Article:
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H 'is leaving' (again...)

(37 Posts)
OldGreyCat Wed 25-Nov-15 12:47:11

I am married 14 years (tog 17).
2 kids, aged 11 and 8. Eldest has SEN.
Marriage not been in good shape for a long time.
(H has his own bedroom, comes in from work and doesn't even acknowledge me, goes off to bed without saying anything to me or kids etc). H doesn't cope well with stress and due to a number of factors (£, housing, school, my health) there has been stress for a long long time. Neither of us have supportive family. I am aware of this and large nc, he is still in FOG with his. It is my first marriage and his second (his first wife divorced him).

Whenever the 'shit hits the fan' re life, H says he will leave as 'I make his life a misery'. He has left a few times, for a few days each time. There isn't enough money to leave properly so he comes back. I have been considering re-locating for some time as the kids aren't doing well or at all happy in school and the house is too expensive and would be difficult to manage on my own (would need to sell it though, and nothing selling around here). I know I probably 'should' stay in the house, but I really don't want to, for so many reasons. So, it seems wise for me and kids to re-locate. H says he won't relocate with us but will 'visit at weekends'. Due to a number of circs it is hard to find another place to live (I'd need HB and finding a private landlord to accept is hard).

H is increasingly impatient with this. I viewed a rental y'day. I don't know if they'd accept HB yet. H quizzed me last night as I was trying to cook as to 'when you are going?'. When I didn't give a date (and asked him to stop swearing at me) he said in that case he is going 'this weekend'.
Great sad We are supposed to be having a 'Birthday Weekend' for him (he's 50 today) so the kids will notice any changes of plans. Just before Christmas too. He picks his moments (he's done this sort of thing before).

Sorry for whinge - have difficult meeting with school this arvo too, so could have done without him pulling this today (he ALWAYS does this when my back is absolutely against the wall).

ImperialBlether Wed 25-Nov-15 12:53:33

Oh god, that sounds really tough.

So if you leave will the house be sold? I think houses can always be sold at the right price - that might not be the price you want/can afford to sell at, though.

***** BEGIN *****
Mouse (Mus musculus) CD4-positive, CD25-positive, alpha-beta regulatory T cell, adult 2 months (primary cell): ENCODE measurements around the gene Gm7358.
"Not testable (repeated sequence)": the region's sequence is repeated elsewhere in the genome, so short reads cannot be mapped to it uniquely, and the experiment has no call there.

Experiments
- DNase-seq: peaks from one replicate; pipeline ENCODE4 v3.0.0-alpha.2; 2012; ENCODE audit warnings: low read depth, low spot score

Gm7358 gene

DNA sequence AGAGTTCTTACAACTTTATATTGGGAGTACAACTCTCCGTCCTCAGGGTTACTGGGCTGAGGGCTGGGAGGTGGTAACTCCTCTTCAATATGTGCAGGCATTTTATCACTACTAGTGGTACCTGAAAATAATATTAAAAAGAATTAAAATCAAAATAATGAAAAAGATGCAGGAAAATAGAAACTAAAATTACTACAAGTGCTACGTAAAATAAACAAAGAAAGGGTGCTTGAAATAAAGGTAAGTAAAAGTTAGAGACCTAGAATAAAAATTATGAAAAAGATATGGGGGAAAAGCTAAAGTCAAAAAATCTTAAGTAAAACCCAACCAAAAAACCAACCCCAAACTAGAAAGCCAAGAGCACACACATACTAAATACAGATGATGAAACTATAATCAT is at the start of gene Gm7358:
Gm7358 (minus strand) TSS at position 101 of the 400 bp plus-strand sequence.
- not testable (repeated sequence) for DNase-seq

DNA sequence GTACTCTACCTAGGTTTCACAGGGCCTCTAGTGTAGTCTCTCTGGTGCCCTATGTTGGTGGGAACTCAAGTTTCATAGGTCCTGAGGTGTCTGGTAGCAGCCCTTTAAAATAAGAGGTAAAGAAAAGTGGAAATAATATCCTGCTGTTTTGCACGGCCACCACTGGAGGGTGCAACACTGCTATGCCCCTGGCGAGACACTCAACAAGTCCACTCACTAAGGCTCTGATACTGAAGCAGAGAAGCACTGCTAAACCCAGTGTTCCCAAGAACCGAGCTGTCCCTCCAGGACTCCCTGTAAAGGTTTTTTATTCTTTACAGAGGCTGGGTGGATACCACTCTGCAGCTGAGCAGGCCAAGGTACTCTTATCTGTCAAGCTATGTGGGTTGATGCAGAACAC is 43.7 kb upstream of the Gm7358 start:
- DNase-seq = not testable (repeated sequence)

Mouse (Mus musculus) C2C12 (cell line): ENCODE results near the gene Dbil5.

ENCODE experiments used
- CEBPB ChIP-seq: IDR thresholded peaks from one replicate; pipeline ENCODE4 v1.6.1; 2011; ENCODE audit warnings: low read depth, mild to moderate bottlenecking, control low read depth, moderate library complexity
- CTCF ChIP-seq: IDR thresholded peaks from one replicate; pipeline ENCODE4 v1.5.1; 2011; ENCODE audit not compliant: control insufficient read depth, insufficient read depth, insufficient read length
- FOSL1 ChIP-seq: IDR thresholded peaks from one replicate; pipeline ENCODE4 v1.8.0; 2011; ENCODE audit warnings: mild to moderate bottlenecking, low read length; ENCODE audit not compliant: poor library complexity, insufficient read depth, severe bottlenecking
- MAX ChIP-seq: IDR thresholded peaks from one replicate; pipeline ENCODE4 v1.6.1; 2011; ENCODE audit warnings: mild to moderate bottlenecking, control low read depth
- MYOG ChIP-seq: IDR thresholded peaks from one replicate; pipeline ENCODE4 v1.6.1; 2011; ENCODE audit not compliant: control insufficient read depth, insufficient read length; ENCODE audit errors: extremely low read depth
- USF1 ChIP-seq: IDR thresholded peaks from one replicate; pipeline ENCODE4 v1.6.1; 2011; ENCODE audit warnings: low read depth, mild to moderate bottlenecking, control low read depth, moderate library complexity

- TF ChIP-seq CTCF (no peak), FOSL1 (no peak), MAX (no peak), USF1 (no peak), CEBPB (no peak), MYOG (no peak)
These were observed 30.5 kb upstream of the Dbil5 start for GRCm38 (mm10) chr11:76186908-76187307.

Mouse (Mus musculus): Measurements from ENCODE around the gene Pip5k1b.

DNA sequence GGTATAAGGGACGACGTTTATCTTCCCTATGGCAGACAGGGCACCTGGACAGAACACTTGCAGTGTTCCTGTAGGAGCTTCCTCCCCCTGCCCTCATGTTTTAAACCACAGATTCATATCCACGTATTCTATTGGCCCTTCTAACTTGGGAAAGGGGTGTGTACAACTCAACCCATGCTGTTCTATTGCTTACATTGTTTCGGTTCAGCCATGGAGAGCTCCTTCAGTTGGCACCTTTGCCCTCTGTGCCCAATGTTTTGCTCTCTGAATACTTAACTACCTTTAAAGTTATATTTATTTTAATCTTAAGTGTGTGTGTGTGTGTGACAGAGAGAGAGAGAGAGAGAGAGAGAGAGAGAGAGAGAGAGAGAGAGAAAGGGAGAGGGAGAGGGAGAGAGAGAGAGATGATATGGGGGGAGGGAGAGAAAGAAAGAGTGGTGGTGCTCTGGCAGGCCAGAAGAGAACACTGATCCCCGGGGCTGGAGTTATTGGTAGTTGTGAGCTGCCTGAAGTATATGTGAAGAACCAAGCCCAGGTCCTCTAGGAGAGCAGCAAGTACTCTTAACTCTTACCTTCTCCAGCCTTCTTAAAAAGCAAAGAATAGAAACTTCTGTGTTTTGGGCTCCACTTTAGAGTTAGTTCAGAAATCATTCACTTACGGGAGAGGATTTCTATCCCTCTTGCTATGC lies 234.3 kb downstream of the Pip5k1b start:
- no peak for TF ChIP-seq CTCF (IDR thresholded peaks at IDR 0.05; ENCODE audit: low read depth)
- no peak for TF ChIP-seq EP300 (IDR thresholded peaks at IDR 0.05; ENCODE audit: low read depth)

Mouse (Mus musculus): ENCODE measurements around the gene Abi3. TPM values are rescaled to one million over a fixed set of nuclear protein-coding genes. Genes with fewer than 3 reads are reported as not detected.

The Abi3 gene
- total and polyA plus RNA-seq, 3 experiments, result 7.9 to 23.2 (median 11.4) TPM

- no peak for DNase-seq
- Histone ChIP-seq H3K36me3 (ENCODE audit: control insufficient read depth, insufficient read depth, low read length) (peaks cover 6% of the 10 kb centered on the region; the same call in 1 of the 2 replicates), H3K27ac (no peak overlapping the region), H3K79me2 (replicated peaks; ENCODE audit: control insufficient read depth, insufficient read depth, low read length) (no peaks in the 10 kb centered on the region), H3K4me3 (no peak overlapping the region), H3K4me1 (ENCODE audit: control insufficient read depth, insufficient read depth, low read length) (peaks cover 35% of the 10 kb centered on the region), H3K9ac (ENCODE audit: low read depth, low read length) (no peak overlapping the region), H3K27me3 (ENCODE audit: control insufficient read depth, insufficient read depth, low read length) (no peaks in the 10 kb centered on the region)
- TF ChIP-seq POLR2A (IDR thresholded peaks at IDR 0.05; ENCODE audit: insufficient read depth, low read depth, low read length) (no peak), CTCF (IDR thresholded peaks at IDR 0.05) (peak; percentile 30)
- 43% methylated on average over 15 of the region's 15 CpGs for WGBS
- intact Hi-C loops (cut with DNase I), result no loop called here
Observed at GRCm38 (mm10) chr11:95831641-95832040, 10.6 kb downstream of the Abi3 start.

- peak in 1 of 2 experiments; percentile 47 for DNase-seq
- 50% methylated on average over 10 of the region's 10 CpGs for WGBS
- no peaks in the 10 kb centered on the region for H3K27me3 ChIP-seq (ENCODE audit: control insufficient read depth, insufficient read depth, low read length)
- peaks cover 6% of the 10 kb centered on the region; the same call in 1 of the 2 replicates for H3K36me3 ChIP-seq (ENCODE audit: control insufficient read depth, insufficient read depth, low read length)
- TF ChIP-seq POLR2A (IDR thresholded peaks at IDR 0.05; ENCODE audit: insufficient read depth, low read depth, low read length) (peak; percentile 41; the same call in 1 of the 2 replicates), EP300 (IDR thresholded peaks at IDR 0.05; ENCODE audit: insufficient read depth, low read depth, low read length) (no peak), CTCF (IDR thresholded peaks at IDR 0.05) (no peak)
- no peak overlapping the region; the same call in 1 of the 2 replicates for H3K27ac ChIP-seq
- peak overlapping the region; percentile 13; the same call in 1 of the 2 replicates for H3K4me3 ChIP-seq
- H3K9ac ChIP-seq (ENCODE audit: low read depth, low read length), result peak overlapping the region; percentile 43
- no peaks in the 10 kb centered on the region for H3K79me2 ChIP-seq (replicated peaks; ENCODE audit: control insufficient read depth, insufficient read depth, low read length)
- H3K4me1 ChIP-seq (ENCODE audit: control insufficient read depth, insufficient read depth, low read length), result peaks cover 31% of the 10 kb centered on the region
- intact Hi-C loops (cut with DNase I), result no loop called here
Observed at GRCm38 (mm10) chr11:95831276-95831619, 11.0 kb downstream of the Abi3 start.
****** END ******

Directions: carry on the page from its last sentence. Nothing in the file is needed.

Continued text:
He sounds a complete pain in the neck. I wouldn't go overboard on the celebrations, tbh; he won't appreciate them.

Hope your meeting at school goes well.


lalalonglegs Wed 25-Nov-15 13:00:30

Use his absence from the house to get some estate agents round to discuss prices and marketing it. If/when he comes back, you can speak to him about finances: the house is likely to sell for (not be marketed at) for which will leave £xxx after costs. I suggest we split that amount in such a way and I take my share to blah and get a house/flat there.

OldGreyCat Wed 25-Nov-15 13:06:19

Thank you, Imperial.
I know others are having it tougher, but it feels tough to me right now, I think because I am already so exhausted.

Yes, house would have to be sold. I have called a number of agents and they have said that 'even perfectly nice houses at low prices' are not selling where we are, so that's not great. He could stay in it for all I care but HB requires you to sell it (reasonable enough) and there isn't money to pay for me and kids to rent without HB, iyswim?

Kids have wrapped small gifts (which he bought!) and are expecting to go and stay over at a campsite (we are broke so celebrations would never have chance to be 'overboard' wink). I wonder if he'll go before then? It wouldn't surprise me, tbh.

He did this on ds b'day when he was 9. He didn't even tell him, just said he was 'staying with a friend' when he'd told me he was never coming back. To celebrate ds b'day, we'd arranged a museum and pizza in big town 30m away (I don't drive) for ds and his 4 friends and a friend kindly helped me take kids up on bus. H strolled into the café like he'd not a care in the world and didn't speak to me for the entire 'party'. Ds asked me about it the other week - he'd worked out that H was not just 'staying with a friend'. sad

Thanks for School meeting good wishes - I'll need them.
H will just sit there with a face like a fish, I expect.

<the dam has been unstoppered now and I wont be able to stop slagging him off, will I? sad I don't want to be that person, but it takes two to parent and he has simply absolved himself of all responsibility for years now>

OldGreyCat Wed 25-Nov-15 13:08:16

lala there wont be any to split - we will be lucky to get out without negative equity. That's why we've been stuck together for so long, I think.

ravenmum Wed 25-Nov-15 13:08:39